Attorney General Rejects Claims That Bias Entered Bar-on Affair
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Attorney General Rejects Claims That Bias Entered Bar-on Affair

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Israeli Attorney General Elyakim Rubinstein has rejected charges that ethnic or religious bias played a role in his decision to indict Aryeh Deri in connection with the Bar-On affair.

Rubinstein’s statement on Thursday marked his first public remarks since announcing his decision to indict the Shas leader for allegedly seeking the January appointment of Roni Bar-On as attorney general in exchange for a plea bargain in his own ongoing corruption trial.

In their announcement Sunday, Rubinstein and State Attorney Edna Arbel did not indict Prime Minister Benjamin Netanyahu, Justice Minister Tzachi Hanegbi or other top officials, citing lack of sufficient evidence.

Supporters of Deri, who heads the fervently Orthodox Shas Party, held a mass rally Wednesday at which they charged that an anti-Sephardi bias had led to his indictment.

The backbone of Shas support comes from religious Jews of Sephardi background.

At the rally in Jerusalem, Deri accused the “Zionist establishment” of trying to subvert Sephardi culture.

Similar remarks were heard by other speakers at the rally, despite President Ezer Weizman’s appeal to Shas not to blame the indictments on “the ethnic card.”

On Thursday, Rubinstein said the evidence presented by police had provided the sole basis for his recommendations.

Rubinstein’s remarks came in the wake of reports this week that in their final deliberations, he and Arbel had ignored three senior prosecutors who believed that there was sufficient evidence to indict Netanyahu and Hanegbi.

According to Israeli media reports, the three prosecutors outlined their view in a detailed 15-page internal document that said there was sufficient evidence to show that Netanyahu appointed Bar-On exclusively or mostly due to pressure from Deri.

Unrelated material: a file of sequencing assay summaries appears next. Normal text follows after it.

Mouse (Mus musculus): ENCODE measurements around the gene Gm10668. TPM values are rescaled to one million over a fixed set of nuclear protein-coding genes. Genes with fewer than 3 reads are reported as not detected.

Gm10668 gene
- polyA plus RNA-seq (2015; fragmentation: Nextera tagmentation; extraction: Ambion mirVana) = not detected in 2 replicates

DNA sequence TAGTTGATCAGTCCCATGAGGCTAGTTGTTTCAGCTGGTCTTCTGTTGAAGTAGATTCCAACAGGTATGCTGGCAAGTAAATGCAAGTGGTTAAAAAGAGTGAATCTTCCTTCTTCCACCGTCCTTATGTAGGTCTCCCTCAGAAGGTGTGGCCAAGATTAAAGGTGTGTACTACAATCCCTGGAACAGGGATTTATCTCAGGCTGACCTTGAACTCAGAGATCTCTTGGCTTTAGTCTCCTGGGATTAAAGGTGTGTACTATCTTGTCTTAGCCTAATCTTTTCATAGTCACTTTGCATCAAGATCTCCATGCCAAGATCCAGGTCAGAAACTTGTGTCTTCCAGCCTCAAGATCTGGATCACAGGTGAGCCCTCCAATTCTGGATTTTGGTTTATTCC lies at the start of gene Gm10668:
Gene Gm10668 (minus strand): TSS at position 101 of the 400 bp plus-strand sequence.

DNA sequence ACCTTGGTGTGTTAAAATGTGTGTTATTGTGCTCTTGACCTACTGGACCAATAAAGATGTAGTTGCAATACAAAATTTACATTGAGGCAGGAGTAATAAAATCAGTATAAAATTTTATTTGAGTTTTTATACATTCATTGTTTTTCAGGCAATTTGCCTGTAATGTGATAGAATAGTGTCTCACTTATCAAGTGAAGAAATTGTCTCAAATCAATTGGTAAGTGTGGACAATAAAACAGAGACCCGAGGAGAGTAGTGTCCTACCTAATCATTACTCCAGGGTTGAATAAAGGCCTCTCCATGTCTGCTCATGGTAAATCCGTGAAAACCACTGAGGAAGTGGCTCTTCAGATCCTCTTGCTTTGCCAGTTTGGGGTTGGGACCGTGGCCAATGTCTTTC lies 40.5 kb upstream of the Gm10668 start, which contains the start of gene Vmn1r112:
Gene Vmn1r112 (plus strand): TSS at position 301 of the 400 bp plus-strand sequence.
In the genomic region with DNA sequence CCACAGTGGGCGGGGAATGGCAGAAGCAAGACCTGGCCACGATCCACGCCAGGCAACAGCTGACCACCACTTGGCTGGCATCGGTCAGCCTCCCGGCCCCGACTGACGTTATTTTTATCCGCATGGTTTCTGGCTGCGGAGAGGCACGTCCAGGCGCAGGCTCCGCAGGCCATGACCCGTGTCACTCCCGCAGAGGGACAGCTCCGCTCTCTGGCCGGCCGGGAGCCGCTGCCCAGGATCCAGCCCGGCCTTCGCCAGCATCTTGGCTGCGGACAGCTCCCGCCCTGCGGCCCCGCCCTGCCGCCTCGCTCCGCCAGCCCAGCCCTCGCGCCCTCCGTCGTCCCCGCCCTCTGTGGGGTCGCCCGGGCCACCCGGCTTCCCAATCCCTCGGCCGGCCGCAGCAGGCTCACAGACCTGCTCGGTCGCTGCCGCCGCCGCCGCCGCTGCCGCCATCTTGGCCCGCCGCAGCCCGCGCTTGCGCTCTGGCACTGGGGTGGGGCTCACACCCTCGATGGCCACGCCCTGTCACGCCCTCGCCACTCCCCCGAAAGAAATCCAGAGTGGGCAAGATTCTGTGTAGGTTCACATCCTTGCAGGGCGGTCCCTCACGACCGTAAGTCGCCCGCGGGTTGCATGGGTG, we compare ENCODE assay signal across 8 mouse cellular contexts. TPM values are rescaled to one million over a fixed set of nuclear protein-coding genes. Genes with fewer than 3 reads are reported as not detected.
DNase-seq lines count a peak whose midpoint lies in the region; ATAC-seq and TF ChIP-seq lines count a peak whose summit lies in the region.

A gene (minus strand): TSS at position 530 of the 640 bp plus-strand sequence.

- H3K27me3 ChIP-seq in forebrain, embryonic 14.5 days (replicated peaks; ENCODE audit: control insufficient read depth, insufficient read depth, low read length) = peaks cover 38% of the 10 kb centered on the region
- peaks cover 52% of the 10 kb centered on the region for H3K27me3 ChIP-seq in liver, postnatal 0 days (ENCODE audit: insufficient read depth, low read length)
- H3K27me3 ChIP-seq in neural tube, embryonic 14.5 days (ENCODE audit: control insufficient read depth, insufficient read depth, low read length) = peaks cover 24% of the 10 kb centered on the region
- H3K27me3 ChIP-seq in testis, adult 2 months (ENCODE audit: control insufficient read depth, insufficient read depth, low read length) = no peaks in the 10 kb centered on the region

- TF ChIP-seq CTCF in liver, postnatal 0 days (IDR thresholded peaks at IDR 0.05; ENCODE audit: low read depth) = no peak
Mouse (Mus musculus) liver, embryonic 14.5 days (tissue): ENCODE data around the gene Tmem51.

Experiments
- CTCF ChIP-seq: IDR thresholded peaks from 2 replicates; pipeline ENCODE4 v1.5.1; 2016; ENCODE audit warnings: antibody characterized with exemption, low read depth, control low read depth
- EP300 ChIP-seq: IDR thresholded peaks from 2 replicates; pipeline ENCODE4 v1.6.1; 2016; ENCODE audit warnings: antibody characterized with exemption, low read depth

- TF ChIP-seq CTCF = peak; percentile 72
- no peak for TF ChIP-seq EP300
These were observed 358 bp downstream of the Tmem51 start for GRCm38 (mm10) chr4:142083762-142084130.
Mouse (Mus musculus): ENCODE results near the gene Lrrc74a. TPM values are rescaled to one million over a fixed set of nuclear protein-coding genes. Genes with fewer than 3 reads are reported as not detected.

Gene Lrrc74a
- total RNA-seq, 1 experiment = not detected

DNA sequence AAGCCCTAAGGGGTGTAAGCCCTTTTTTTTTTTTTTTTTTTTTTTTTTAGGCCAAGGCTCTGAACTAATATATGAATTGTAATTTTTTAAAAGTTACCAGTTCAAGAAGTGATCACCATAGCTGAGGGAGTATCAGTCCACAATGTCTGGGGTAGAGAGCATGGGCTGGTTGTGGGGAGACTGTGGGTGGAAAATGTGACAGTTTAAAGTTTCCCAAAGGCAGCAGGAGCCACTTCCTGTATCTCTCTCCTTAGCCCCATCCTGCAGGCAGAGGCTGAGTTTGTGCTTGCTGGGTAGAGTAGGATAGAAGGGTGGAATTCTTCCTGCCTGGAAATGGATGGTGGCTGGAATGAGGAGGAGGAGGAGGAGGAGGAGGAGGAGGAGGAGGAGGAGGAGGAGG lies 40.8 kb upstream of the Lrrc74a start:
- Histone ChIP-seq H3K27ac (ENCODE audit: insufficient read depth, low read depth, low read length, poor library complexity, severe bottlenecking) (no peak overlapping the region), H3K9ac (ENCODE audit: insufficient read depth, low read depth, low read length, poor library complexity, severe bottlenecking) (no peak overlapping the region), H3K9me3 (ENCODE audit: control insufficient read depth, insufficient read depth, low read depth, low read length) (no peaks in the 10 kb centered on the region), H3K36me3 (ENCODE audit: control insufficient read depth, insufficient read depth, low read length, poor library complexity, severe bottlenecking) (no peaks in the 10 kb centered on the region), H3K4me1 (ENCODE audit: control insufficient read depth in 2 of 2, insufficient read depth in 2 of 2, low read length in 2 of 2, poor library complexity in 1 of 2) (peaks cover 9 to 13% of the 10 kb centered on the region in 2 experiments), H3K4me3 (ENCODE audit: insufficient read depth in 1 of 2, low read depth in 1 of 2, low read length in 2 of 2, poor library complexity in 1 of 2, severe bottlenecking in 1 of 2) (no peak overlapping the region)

Deri’s lawyer said this week that the three had also written that if indictments were not recommended against Netanyahu and Hanegbi, then none should be recommended against Deri, since such a move would appear questionable.

Rubinstein and Arbel have refused to release the internal document, which several groups have demanded in order to back up petitions they submitted to the High Court of Justice seeking to overturn the attorney general’s decision not to indict Netanyahu and Hanegbi.

Bar-On won Cabinet approval Jan. 10, but stepped down two days later amid growing charges in political and legal spheres that he lacked the experience to hold Israel’s top legal post.

Two weeks later, the Cabinet unanimously approved Rubinstein to serve as Israel’s attorney general.

A three-month police investigation was launched after an Israel Television report alleged that Bar-On was appointed as part of a deal to provide a plea bargain to Deri.

In a 995-page report submitted last week to Rubinstein and Arbel, police investigators had recommended that charges be brought against Netanyahu and Hanegbi.

Meanwhile, the political storm swirling around Netanyahu over the Bar-On affair appears for the most part to have subsided, with his government no longer facing the imminent threat of collapse.

Yisrael Ba’Aliyah and the Third Way parties each announced Monday that they would remain in the coalition as long as measures were taken to ensure good government.

Coalition partners have been pressing for the removal of Hanegbi from the justice portfolio, saying that Rubinstein and Arbel had found grave improprieties in Hanegbi’s handling of Bar-On’s nomination and appointment.

Responding to demands by coalition partners that Netanyahu change the way his government functions, the prime minister announced this week that he was naming Finance Minister Dan Meridor of Likud and Trade Minister Natan Sharansky of Yisrael Ba’Aliyah to head a senior ministerial committee on civil servant appointments.

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